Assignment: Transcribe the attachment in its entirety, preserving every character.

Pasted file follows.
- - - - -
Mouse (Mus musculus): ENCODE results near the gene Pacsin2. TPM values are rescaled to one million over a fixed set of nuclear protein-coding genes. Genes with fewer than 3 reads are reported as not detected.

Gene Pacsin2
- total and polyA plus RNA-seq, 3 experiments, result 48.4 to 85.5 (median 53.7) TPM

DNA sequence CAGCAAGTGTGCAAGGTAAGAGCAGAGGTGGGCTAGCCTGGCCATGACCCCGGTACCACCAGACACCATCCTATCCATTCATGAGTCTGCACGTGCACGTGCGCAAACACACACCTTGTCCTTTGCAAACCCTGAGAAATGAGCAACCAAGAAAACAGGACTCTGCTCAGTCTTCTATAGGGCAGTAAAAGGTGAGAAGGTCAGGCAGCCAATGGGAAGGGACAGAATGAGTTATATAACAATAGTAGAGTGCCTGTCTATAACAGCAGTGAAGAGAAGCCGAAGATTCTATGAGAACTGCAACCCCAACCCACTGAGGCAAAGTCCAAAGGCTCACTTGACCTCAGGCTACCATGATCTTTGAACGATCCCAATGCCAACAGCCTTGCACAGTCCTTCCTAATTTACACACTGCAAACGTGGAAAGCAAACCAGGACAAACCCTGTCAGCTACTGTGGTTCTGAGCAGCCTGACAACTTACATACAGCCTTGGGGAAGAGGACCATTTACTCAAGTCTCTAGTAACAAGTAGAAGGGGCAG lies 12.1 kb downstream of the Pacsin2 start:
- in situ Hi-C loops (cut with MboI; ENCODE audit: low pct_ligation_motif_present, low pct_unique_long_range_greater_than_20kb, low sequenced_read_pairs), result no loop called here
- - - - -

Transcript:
Mouse (Mus musculus): ENCODE results near the gene Pacsin2. TPM values are rescaled to one million over a fixed set of nuclear protein-coding genes. Genes with fewer than 3 reads are reported as not detected.

Gene Pacsin2
- total and polyA plus RNA-seq, 3 experiments, result 48.4 to 85.5 (median 53.7) TPM

DNA sequence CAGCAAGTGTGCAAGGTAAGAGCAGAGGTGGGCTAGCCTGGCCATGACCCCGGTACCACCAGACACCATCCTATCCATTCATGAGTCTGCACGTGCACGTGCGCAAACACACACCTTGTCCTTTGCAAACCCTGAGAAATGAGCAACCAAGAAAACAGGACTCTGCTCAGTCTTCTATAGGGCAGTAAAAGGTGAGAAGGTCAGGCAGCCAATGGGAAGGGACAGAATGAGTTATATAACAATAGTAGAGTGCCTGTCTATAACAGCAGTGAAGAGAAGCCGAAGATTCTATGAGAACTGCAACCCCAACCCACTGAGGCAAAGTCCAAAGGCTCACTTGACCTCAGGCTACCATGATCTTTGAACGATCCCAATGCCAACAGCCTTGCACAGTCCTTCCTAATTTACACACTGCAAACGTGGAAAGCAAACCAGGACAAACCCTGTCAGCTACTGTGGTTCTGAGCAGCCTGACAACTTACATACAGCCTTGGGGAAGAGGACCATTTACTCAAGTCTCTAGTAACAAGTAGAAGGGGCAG lies 12.1 kb downstream of the Pacsin2 start:
- in situ Hi-C loops (cut with MboI; ENCODE audit: low pct_ligation_motif_present, low pct_unique_long_range_greater_than_20kb, low sequenced_read_pairs), result no loop called here